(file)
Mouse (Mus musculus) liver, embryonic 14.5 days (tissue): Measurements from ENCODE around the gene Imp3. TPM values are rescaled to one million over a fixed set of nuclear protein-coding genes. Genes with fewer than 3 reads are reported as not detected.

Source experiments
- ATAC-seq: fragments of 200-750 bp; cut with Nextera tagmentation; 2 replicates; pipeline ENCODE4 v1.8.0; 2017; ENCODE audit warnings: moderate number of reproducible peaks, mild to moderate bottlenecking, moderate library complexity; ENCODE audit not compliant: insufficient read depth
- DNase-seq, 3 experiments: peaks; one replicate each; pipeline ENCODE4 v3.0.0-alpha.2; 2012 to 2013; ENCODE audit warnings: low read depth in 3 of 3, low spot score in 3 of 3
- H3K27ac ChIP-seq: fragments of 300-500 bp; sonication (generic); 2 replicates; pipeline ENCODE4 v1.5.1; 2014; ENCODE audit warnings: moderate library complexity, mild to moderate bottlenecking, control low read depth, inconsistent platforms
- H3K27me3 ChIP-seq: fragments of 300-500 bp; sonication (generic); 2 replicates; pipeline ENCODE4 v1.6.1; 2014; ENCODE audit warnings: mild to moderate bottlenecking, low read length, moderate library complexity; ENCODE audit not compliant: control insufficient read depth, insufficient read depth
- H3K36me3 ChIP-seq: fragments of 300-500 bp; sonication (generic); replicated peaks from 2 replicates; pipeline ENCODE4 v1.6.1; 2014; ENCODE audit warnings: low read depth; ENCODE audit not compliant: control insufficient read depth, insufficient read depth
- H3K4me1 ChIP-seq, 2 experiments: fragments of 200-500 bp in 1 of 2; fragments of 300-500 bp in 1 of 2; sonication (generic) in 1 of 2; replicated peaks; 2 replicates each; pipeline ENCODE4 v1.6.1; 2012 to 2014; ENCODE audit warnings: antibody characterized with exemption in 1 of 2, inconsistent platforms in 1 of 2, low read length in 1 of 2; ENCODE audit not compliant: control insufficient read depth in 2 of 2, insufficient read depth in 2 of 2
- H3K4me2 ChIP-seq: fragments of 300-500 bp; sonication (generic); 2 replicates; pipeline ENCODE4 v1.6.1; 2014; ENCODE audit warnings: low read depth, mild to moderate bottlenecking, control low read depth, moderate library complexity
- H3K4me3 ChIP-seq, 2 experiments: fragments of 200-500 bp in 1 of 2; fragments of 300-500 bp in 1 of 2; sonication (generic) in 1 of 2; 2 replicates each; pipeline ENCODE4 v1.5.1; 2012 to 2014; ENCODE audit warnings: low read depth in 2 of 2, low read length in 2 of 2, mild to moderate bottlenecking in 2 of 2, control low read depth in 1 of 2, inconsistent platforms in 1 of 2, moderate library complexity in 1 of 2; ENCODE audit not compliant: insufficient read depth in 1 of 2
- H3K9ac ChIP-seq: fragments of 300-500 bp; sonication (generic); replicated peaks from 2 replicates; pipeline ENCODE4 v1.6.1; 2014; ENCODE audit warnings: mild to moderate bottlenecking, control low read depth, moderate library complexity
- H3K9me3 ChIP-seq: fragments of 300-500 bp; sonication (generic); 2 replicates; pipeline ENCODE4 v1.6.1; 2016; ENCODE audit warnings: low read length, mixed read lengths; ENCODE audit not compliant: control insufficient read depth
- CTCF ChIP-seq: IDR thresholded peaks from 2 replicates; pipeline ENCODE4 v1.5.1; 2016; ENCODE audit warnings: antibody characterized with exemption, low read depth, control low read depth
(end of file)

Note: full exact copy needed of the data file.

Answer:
Mouse (Mus musculus) liver, embryonic 14.5 days (tissue): Measurements from ENCODE around the gene Imp3. TPM values are rescaled to one million over a fixed set of nuclear protein-coding genes. Genes with fewer than 3 reads are reported as not detected.

Source experiments
- ATAC-seq: fragments of 200-750 bp; cut with Nextera tagmentation; 2 replicates; pipeline ENCODE4 v1.8.0; 2017; ENCODE audit warnings: moderate number of reproducible peaks, mild to moderate bottlenecking, moderate library complexity; ENCODE audit not compliant: insufficient read depth
- DNase-seq, 3 experiments: peaks; one replicate each; pipeline ENCODE4 v3.0.0-alpha.2; 2012 to 2013; ENCODE audit warnings: low read depth in 3 of 3, low spot score in 3 of 3
- H3K27ac ChIP-seq: fragments of 300-500 bp; sonication (generic); 2 replicates; pipeline ENCODE4 v1.5.1; 2014; ENCODE audit warnings: moderate library complexity, mild to moderate bottlenecking, control low read depth, inconsistent platforms
- H3K27me3 ChIP-seq: fragments of 300-500 bp; sonication (generic); 2 replicates; pipeline ENCODE4 v1.6.1; 2014; ENCODE audit warnings: mild to moderate bottlenecking, low read length, moderate library complexity; ENCODE audit not compliant: control insufficient read depth, insufficient read depth
- H3K36me3 ChIP-seq: fragments of 300-500 bp; sonication (generic); replicated peaks from 2 replicates; pipeline ENCODE4 v1.6.1; 2014; ENCODE audit warnings: low read depth; ENCODE audit not compliant: control insufficient read depth, insufficient read depth
- H3K4me1 ChIP-seq, 2 experiments: fragments of 200-500 bp in 1 of 2; fragments of 300-500 bp in 1 of 2; sonication (generic) in 1 of 2; replicated peaks; 2 replicates each; pipeline ENCODE4 v1.6.1; 2012 to 2014; ENCODE audit warnings: antibody characterized with exemption in 1 of 2, inconsistent platforms in 1 of 2, low read length in 1 of 2; ENCODE audit not compliant: control insufficient read depth in 2 of 2, insufficient read depth in 2 of 2
- H3K4me2 ChIP-seq: fragments of 300-500 bp; sonication (generic); 2 replicates; pipeline ENCODE4 v1.6.1; 2014; ENCODE audit warnings: low read depth, mild to moderate bottlenecking, control low read depth, moderate library complexity
- H3K4me3 ChIP-seq, 2 experiments: fragments of 200-500 bp in 1 of 2; fragments of 300-500 bp in 1 of 2; sonication (generic) in 1 of 2; 2 replicates each; pipeline ENCODE4 v1.5.1; 2012 to 2014; ENCODE audit warnings: low read depth in 2 of 2, low read length in 2 of 2, mild to moderate bottlenecking in 2 of 2, control low read depth in 1 of 2, inconsistent platforms in 1 of 2, moderate library complexity in 1 of 2; ENCODE audit not compliant: insufficient read depth in 1 of 2
- H3K9ac ChIP-seq: fragments of 300-500 bp; sonication (generic); replicated peaks from 2 replicates; pipeline ENCODE4 v1.6.1; 2014; ENCODE audit warnings: mild to moderate bottlenecking, control low read depth, moderate library complexity
- H3K9me3 ChIP-seq: fragments of 300-500 bp; sonication (generic); 2 replicates; pipeline ENCODE4 v1.6.1; 2016; ENCODE audit warnings: low read length, mixed read lengths; ENCODE audit not compliant: control insufficient read depth
- CTCF ChIP-seq: IDR thresholded peaks from 2 replicates; pipeline ENCODE4 v1.5.1; 2016; ENCODE audit warnings: antibody characterized with exemption, low read depth, control low read depth